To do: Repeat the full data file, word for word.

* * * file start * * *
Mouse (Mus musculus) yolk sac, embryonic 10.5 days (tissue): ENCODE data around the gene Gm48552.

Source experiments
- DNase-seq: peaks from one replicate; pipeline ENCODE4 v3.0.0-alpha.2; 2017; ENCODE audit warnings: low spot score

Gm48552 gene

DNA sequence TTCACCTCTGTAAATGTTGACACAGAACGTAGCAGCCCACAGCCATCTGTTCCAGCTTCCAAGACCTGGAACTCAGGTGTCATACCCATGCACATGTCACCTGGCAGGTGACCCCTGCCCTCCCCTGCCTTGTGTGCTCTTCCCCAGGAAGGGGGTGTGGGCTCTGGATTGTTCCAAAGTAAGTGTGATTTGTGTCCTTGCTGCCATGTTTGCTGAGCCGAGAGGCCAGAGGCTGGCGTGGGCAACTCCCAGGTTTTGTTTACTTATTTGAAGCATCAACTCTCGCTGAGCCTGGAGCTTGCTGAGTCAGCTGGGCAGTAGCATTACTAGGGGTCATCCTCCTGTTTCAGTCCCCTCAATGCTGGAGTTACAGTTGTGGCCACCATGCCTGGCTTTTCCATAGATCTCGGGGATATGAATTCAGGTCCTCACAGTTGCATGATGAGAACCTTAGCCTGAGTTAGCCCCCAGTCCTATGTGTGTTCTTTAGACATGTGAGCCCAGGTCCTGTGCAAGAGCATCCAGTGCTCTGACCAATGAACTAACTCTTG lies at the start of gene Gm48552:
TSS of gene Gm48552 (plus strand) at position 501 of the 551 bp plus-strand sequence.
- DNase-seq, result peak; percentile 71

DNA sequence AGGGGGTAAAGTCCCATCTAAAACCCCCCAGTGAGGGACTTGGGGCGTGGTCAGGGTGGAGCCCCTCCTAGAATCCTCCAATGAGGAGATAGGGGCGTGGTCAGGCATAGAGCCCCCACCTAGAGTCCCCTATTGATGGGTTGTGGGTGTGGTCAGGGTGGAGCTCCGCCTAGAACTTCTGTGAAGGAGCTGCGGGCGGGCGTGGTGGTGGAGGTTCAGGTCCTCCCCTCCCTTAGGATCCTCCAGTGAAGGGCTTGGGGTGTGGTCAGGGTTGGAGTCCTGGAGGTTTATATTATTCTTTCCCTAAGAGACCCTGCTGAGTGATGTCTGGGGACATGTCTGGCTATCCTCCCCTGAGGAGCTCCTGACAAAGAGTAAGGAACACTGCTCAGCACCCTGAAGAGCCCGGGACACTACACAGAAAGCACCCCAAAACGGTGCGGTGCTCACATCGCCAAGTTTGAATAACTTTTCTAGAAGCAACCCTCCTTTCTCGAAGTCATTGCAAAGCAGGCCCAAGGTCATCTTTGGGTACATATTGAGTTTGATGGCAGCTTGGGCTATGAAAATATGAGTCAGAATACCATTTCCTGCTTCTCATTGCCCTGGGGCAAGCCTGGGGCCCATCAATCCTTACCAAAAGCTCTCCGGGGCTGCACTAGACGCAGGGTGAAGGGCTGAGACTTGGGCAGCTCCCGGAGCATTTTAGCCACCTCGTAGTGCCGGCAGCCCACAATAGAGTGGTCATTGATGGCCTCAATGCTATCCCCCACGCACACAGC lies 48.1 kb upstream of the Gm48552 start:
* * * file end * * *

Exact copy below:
Mouse (Mus musculus) yolk sac, embryonic 10.5 days (tissue): ENCODE data around the gene Gm48552.

Source experiments
- DNase-seq: peaks from one replicate; pipeline ENCODE4 v3.0.0-alpha.2; 2017; ENCODE audit warnings: low spot score

Gm48552 gene

DNA sequence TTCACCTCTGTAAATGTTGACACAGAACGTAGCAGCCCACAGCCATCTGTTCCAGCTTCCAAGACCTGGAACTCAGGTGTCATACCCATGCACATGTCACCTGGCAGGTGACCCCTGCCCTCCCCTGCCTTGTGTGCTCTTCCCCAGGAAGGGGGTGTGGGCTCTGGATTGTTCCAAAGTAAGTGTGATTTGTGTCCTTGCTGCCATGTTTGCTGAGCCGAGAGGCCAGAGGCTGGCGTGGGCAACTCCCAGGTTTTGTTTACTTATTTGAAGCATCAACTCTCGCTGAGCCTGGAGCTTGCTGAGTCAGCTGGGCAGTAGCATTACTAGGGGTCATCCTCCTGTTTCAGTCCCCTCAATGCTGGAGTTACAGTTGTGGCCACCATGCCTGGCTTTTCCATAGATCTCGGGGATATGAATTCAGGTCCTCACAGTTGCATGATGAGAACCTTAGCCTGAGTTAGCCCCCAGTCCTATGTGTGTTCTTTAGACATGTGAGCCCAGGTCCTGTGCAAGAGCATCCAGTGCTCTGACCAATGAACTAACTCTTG lies at the start of gene Gm48552:
TSS of gene Gm48552 (plus strand) at position 501 of the 551 bp plus-strand sequence.
- DNase-seq, result peak; percentile 71

DNA sequence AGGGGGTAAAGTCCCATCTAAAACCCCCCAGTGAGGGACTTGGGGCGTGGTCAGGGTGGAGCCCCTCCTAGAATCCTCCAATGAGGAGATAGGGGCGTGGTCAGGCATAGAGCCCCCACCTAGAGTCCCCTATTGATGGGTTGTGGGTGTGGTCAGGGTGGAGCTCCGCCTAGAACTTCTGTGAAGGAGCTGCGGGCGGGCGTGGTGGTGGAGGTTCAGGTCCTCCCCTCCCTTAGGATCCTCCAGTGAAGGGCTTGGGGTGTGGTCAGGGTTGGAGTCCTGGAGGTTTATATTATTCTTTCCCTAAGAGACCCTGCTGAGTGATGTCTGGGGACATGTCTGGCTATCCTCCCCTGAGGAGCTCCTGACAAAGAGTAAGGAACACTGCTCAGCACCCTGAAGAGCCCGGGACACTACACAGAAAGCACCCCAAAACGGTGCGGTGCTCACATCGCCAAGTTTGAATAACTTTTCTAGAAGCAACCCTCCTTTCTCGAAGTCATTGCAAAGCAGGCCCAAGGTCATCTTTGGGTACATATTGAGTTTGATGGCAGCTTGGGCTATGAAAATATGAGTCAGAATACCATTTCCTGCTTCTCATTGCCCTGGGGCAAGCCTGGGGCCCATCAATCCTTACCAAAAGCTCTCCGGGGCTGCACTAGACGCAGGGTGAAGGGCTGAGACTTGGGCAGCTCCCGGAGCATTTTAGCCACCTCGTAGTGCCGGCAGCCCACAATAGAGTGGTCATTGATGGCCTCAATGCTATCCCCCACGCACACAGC lies 48.1 kb upstream of the Gm48552 start: